Images de page
PDF
ePub

The following adjectives also double their last consonant in the feminine. pareil,

like, alike, such, pareille.
épais,
thick,

épaisse.
gros,
stout, big,

grosse.
gras,
fat,

grasse.
bas,
low,

basse.
gentil,
pretty,

gentille.
las,
tired,

lasse.
sot,
foolish,

sotte.

Adjectives ending in of change f to ve :1 vif, lively, quick, vive; actif, active, active; neuf, new made, neuve.

Adjectives ending in -x change x into se : 2 heureux, heureuse.

délicieux, delicious, délicieuse. jaloux, jealous, jalouse. orageux, stormy, orageuse. pluvieux, rainy, pluvieuse. studieux, studiousstudieuse. généreux, generous, généreuse.

nombreux, numerous, nombreuse. garçon, boy.

sauvage, wild. fille, girl.

moderne, modern. histoire (f.), history.

la langue, the language. la bête, the beast.

italien, Italian. la géographie, geography. jamais, ever. chat (m.), chatte (f.), cat. appris, learnt.

1. Ces dernières nuits ont été très orageuses. 2. Votre frère est paresseux, mais votre seur est très studieuse. 3. Votre cousine n'est-elle pas un peu jalouse? 4. Votre bonne n'est pas si active que la nôtre. 5. J'ai un chapeau neuf et aussi des bottines neuves. 6. Nos oncles sont heureux, mais nos cousines sont bien malheureuses. 7. Ces fraises ne sont-elles pas délicieuses ? 8. Vous êtes

1 The reason is that, but for the change, there would be no difference in pronunciation between the masculine and the feminine.

2 Were an e mute added to x, according to the general rule, the sound (heureuxe, jalouxe) would be too hard.

bien heureuse, Madame, vous avez des enfants laborieux. 9. Ces filles sont moins actives que ces garçons. 10. Les éléphants ne sont pas cruels, mais ces bêtes sauvages sont très cruelles. 11. L'histoire moderne n'est pas si facile que l'histoire ancienne, mais la géographie ancienne est beaucoup plus difficile que la géographie moderne. 12. La langue italienne n'est pas difficile. 13. Les grosses fraises ne sont pas si bonnes que les petites. 14. Cette viande est trop grasse, donnez-nous autre chose. 15. Cette petite fille est bien lasse. 16. Pourquoi votre frère a-t-il vendu son petit chien ? il était si gentil. 17. Où votre seur a-t-elle trouvé cette gentille petite chatte ?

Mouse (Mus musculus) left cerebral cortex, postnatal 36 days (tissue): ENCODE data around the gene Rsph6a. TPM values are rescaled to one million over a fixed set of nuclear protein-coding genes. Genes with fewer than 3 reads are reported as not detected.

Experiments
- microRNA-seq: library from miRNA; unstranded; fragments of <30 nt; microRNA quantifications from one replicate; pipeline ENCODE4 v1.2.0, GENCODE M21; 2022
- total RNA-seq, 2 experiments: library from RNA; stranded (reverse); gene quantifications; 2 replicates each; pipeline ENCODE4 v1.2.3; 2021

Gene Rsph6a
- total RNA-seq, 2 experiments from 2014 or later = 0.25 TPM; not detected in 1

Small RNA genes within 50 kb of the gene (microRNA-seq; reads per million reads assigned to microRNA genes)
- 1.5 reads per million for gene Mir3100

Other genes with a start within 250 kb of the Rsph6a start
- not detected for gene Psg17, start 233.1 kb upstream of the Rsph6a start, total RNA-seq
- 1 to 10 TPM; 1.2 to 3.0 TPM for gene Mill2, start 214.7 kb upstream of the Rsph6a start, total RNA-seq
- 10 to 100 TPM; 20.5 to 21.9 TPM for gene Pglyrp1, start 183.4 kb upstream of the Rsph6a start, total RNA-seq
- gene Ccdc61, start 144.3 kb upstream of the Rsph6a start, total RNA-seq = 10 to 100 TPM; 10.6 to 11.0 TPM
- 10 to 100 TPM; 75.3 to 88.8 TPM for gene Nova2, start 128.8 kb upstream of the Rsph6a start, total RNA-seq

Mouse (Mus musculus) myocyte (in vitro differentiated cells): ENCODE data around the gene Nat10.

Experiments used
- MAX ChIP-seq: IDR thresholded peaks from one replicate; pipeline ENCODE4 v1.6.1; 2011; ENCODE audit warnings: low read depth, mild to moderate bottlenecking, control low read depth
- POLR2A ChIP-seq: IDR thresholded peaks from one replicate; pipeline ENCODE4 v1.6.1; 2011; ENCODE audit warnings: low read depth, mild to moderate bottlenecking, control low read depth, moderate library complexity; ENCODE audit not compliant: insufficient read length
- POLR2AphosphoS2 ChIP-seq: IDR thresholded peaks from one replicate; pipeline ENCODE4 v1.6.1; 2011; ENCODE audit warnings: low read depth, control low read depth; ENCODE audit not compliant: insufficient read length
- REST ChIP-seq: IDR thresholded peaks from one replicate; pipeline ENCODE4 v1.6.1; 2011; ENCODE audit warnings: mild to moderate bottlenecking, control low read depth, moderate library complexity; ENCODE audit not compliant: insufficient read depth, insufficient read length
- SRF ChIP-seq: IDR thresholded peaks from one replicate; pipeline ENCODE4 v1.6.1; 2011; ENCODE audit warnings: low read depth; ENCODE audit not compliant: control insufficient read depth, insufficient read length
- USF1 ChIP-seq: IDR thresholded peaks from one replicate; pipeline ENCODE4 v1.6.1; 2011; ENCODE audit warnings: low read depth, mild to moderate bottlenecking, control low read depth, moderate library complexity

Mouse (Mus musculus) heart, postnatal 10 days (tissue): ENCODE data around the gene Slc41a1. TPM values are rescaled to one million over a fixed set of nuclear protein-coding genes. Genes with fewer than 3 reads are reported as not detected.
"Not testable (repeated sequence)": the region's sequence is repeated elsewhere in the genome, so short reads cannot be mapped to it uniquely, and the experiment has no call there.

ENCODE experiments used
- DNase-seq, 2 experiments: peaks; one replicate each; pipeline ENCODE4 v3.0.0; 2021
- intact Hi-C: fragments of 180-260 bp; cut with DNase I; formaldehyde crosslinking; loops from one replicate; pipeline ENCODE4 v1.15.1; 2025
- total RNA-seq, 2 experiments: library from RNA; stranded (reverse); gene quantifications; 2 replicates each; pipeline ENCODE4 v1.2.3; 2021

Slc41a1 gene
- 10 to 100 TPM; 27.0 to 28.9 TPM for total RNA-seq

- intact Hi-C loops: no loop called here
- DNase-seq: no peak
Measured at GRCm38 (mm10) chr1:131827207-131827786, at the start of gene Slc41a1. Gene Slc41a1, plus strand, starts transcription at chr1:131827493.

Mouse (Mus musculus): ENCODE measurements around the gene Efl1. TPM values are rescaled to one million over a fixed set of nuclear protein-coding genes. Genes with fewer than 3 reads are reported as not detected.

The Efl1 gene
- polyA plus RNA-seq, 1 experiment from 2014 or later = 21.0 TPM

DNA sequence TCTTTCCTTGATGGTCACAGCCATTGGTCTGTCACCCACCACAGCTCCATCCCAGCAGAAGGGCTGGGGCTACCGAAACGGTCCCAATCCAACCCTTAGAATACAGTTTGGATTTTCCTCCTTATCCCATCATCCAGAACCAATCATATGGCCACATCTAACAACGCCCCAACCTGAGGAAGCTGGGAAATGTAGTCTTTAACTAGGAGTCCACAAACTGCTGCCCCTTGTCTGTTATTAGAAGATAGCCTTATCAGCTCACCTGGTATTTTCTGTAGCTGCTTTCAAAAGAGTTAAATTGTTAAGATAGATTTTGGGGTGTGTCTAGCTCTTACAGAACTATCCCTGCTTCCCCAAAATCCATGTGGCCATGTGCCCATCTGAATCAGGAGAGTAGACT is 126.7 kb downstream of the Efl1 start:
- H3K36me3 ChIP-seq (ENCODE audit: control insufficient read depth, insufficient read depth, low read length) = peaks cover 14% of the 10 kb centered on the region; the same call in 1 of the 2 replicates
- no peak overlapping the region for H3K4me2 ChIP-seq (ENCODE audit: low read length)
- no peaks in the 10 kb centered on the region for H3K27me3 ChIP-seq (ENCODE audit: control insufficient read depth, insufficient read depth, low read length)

1. Have you ever read ancient history or learnt ancient geography ? 2. Has your brother seen that pretty little beast ? 3. This little boy is prettier than that little girl. 4. Yes, but in five or six years, the little girl will be prettier than the little boy. 5. Our arm-chairs are not so low as your chairs. 6. This beast is cruel. 7. Is the Italian language difficult? 8. No, sir, it is one of the easiest of languages. 9. Your watch is too big. 10. That cat (f.) is too fat and her hairs are too thick. 11. Your brothers are very tired.

12. Omnibuses are not numerous in this town. 13. These men are generous. 14. Those women are not generous.

15. Is not your sister happy ? 16. His shoes are new, but his boots are not new.

17. Aunt, your tea is delicious, but your butter is not very good. 18. We shall have a rainy night. 19. Our maid-servant is not so active as theirs.

1 Observe that, when a superlative is placed after its noun, the article is repeated : c'est une des langues les plus faciles.

55.

[ocr errors]

Exceptions to the formation of the feminine of

Adjectives continued.

The following adjectives form their feminine irregularly. vieux, vieil, old,

vieille. beau, bel,

beautiful, fine, handsome, belle.
nouveau, nouvel, new,

nouvelle.
fou, fol,
mad, foolish.

folle.
faux,
false,

fausse.
doux,
sweet, gentle.

douce.
blanc,
white,

blanche.
franc,
frank,

franche.
sec,
dry,

sèche.
public,
public,

publique.
grec,
Greek,

grecque.
malin,